ALICE

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In the Pacific Northwest, millions of households struggle to afford basic household necessities

 

Who is ALICE? With the cost of living higher than what most wages pay, ALICE families – an acronym for Asset Limited, Income Constrained, Employed -- work hard and earn above the Federal Poverty Level (FPL), but not enough to afford a basic household budget of housing, child care, food, transportation, and health care. ALICE households include women and men, young and old, urban, suburban, and rural, and of all races and ethnicities, and they live in every county in the Pacific Northwest.

 

Who is struggling? While the Federal Poverty Level reports show that only 14 percent of Pacific Northwest households face financial hardship, the ALICE Threshold provides a clearer and more updated estimate. The ALICE population in Idaho is 22 percent. Combined with poverty (11 percent), approximately 34 percent of households in Bonneville County struggle to make ends meet financially. Other counties in our region have an even greater percentage who struggle to make ends meet (Clark County, 60%; Fremont and Lemhi counties, 44%; Jefferson County, 37%; Madison County, 63%; Teton County, 38%).

 

What are the consequences, and what would improve the economic situation for ALICE households?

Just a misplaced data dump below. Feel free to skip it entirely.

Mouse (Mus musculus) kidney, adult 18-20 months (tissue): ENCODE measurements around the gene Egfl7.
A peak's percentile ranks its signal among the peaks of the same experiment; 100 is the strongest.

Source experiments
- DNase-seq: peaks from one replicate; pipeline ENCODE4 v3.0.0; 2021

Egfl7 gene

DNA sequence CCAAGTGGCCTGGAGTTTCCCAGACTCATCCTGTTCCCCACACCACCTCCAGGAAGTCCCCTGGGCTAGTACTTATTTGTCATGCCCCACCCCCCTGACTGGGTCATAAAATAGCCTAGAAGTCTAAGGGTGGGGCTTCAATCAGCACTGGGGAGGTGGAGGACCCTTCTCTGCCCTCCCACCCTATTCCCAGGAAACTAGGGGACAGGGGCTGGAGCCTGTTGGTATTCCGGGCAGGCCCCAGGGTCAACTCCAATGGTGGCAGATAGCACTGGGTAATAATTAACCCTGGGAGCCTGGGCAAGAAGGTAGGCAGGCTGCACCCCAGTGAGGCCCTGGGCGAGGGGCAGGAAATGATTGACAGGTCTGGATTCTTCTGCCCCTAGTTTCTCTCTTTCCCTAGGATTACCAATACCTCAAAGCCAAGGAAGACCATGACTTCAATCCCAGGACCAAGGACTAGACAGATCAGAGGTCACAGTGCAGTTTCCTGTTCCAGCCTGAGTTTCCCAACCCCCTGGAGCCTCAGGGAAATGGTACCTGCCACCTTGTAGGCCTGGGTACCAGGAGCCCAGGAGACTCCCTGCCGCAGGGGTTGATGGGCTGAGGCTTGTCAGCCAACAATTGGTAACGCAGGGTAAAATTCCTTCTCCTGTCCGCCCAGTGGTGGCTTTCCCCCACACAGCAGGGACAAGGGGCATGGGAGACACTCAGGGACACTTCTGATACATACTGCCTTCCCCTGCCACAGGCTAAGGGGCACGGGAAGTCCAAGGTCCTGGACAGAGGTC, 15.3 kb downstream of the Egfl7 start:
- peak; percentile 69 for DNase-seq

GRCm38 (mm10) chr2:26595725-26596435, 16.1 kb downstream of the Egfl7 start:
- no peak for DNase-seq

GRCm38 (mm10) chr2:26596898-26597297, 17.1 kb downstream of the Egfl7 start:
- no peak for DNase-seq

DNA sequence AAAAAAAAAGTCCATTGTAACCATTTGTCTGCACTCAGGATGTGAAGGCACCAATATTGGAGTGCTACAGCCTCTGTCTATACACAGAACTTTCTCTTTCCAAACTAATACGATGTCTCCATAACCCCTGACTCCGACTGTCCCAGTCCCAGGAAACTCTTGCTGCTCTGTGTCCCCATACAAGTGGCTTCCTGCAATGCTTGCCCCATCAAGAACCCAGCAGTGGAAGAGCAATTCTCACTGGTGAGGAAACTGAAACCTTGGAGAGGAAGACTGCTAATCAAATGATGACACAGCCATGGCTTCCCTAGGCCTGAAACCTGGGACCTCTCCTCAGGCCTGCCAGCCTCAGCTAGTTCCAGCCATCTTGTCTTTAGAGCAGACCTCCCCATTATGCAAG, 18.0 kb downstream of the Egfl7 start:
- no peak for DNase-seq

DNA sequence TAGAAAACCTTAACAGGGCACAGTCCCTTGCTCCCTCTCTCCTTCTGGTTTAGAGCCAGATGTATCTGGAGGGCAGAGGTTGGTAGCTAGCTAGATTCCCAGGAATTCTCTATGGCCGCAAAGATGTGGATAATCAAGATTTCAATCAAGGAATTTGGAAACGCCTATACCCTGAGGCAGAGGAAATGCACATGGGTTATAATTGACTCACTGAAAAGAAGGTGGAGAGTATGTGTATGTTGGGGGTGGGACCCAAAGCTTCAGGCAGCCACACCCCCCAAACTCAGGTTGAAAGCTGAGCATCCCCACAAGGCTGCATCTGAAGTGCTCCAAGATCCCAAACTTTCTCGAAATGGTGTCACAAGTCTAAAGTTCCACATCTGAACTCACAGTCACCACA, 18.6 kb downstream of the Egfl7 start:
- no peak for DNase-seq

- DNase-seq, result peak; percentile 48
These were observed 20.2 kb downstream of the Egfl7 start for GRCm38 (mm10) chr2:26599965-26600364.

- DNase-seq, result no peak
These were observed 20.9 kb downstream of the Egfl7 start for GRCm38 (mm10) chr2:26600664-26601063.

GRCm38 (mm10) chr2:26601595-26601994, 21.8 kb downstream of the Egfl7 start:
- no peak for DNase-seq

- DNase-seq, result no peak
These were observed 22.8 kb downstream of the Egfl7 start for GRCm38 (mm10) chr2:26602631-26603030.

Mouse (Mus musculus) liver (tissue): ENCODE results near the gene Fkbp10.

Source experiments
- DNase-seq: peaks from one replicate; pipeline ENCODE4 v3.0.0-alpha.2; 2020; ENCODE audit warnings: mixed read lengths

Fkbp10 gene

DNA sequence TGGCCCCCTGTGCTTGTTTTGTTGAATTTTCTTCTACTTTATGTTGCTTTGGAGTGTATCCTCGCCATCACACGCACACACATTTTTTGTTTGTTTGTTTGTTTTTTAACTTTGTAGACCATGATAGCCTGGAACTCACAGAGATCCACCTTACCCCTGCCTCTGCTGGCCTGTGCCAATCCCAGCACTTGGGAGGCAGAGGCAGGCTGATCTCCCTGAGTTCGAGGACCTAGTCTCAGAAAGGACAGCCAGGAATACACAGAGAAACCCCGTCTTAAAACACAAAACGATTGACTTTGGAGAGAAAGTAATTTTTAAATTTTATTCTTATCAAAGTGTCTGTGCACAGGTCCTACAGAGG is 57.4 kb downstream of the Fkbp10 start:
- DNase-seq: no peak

Consequences: When ALICE households cannot make ends meet, they are forced to make difficult choices such as forgoing health care, accredited child care, healthy food, or car insurance. These “savings” threaten their health, safety, and future – and they reduce productivity and raise insurance premiums and taxes for everyone. The costs are high for both ALICE families and the wider community.

 

Effective change: While short-term strategies can make conditions less severe, only structural economic changes will significantly improve the prospects for ALICE and enable hardworking households to support themselves. Strengthening the Pacific Northwest economy and meeting ALICE’s challenges are linked: improvement for one would directly benefit the other. The ALICE tools can help policy makers, community leaders, and business leaders to better understand the magnitude and variety of households facing financial hardship, and to create more effective change.

 

What can we learn from the ALICE Report?

The ALICE population in Idaho is 22 percent. Combined with poverty (11 percent), approximately 34 percent of households in Bonneville County struggle to make ends meet financially. United Way believes in a research-based model in order to fully understand and best respond to the needs of our communities. We wanted to understand the causes of the problems, not just the end results.

 

The United Ways of the Pacific Northwest ALICE Report is now available. Click for the Idaho Executive Summary, including county by county data; or click for the full Pacific Northwest Report.